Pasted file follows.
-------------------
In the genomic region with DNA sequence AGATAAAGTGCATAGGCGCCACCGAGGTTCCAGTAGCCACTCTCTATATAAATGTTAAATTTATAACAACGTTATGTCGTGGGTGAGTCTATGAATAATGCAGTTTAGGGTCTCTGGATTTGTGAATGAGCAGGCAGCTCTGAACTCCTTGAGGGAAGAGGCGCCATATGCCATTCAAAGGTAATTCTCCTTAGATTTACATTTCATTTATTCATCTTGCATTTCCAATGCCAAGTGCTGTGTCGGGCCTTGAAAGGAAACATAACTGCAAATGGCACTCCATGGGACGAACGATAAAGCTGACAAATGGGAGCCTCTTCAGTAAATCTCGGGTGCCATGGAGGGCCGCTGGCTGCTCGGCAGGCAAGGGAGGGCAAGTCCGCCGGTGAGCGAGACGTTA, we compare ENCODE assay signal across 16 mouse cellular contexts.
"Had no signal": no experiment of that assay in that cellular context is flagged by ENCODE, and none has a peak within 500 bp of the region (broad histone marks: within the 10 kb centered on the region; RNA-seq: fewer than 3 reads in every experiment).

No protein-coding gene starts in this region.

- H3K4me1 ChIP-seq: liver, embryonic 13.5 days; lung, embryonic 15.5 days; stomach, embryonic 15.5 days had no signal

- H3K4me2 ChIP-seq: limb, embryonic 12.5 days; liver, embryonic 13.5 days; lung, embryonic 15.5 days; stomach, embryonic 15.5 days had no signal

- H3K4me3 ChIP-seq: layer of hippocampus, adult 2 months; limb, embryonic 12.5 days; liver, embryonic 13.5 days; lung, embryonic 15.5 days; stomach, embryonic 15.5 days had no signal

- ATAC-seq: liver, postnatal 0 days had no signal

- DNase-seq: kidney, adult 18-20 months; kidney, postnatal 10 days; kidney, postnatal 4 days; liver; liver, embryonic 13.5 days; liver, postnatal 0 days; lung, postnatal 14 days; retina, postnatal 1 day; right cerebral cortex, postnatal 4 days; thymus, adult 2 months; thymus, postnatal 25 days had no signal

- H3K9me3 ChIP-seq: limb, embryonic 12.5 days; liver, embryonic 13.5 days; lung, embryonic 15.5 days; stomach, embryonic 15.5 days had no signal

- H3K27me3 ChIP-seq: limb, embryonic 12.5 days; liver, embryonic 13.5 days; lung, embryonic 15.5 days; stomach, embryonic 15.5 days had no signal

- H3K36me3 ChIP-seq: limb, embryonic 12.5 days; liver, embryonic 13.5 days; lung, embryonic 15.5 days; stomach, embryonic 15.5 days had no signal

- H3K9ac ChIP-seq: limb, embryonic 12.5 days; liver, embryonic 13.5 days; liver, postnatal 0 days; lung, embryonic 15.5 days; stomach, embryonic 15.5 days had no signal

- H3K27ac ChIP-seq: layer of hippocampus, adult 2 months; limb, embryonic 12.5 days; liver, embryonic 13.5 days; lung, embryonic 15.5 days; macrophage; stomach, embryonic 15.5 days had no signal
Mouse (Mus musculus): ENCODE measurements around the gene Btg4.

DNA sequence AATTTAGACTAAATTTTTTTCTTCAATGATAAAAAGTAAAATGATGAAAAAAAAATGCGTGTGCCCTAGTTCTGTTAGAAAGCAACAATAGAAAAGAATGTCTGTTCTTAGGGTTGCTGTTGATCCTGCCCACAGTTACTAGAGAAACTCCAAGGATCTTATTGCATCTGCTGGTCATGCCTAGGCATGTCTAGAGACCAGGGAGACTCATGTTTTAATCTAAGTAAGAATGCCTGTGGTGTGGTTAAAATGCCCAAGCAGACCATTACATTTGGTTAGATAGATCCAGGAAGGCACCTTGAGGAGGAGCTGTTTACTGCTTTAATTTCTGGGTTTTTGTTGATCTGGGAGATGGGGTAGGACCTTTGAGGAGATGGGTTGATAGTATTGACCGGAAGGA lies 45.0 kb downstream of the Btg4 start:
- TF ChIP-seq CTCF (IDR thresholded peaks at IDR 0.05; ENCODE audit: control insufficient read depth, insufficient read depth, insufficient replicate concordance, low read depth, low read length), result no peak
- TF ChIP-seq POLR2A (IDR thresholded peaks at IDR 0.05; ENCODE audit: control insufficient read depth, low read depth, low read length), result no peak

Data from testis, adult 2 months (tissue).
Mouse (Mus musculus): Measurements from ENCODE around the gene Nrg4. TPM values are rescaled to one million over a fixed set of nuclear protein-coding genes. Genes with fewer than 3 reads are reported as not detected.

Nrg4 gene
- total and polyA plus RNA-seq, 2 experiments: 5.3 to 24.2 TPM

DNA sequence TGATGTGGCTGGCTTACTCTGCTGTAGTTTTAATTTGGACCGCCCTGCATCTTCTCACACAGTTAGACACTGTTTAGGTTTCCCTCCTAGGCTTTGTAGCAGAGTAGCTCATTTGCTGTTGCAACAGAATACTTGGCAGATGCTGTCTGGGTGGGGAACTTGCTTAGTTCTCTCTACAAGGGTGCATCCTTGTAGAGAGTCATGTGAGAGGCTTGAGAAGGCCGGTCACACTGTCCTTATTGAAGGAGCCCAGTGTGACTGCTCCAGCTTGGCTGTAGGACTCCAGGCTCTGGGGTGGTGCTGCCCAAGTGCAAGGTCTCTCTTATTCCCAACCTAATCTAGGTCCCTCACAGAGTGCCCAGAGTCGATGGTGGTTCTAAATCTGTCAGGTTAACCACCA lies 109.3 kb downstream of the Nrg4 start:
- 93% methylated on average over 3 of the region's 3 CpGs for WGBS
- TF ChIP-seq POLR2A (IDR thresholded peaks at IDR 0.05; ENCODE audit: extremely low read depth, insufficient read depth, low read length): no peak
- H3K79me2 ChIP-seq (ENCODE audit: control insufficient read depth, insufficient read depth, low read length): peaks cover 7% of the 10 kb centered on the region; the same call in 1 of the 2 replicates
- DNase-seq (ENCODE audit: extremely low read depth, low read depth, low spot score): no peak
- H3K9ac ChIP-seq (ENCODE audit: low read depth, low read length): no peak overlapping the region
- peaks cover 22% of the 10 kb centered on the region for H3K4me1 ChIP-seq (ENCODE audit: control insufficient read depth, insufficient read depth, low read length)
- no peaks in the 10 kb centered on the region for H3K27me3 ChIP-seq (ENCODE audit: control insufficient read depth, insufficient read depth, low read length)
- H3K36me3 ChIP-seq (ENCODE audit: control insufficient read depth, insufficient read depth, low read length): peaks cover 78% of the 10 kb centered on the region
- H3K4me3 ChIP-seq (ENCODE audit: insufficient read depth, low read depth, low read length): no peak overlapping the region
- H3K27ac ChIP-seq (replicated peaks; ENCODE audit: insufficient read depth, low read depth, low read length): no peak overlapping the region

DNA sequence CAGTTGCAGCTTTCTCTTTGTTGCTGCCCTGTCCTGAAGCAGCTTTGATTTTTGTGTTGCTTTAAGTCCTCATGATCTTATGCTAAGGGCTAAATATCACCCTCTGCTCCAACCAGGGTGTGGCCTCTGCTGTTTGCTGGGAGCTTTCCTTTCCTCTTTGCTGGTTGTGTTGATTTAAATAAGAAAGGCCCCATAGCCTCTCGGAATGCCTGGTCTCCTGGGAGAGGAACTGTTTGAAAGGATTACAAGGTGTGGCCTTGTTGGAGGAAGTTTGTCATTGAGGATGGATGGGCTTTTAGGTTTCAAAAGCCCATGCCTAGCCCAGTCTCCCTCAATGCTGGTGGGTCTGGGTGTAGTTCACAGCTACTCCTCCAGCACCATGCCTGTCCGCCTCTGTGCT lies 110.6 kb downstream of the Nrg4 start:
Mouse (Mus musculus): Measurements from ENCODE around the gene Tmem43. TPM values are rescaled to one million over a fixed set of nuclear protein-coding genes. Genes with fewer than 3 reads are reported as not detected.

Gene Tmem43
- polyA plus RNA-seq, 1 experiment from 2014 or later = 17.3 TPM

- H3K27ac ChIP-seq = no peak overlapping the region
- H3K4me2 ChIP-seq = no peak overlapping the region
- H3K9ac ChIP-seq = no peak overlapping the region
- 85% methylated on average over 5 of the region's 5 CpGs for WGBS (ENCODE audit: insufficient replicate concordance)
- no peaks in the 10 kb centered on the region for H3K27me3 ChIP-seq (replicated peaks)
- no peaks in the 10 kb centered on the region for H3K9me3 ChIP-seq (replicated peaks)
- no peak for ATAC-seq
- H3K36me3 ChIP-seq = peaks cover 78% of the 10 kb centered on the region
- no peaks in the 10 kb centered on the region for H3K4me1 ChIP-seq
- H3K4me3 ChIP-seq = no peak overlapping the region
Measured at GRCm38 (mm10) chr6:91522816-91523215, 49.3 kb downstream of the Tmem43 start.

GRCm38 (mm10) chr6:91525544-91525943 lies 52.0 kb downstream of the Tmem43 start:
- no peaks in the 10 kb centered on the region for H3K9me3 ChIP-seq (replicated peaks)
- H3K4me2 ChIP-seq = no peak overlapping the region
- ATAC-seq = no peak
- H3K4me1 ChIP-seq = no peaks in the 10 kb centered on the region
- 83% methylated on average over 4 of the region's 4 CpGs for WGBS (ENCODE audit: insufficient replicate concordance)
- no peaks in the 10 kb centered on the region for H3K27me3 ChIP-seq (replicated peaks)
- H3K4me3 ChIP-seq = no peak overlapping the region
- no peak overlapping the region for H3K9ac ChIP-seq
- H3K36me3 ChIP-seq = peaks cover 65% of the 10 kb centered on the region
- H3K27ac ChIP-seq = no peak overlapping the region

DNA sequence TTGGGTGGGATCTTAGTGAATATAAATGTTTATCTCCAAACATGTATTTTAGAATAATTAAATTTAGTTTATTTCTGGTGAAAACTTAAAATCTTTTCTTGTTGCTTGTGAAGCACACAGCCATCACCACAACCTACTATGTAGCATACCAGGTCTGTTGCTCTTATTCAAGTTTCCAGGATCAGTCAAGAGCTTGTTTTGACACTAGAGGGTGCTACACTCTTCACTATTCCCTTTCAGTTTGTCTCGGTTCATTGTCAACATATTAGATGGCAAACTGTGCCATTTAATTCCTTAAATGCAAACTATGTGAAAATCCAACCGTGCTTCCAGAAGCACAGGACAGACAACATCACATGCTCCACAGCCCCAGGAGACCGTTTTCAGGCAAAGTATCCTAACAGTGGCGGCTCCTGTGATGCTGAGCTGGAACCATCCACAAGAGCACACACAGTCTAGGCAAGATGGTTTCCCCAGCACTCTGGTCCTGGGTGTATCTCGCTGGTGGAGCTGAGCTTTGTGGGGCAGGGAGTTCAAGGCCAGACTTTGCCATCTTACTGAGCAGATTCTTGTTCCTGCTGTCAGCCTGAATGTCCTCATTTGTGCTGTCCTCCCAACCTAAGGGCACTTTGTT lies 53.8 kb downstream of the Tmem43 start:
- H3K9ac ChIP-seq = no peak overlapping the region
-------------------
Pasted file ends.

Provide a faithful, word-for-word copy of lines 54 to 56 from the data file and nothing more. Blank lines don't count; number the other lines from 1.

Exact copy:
- no peaks in the 10 kb centered on the region for H3K27me3 ChIP-seq (replicated peaks)
- H3K4me3 ChIP-seq = no peak overlapping the region
- no peak overlapping the region for H3K9ac ChIP-seq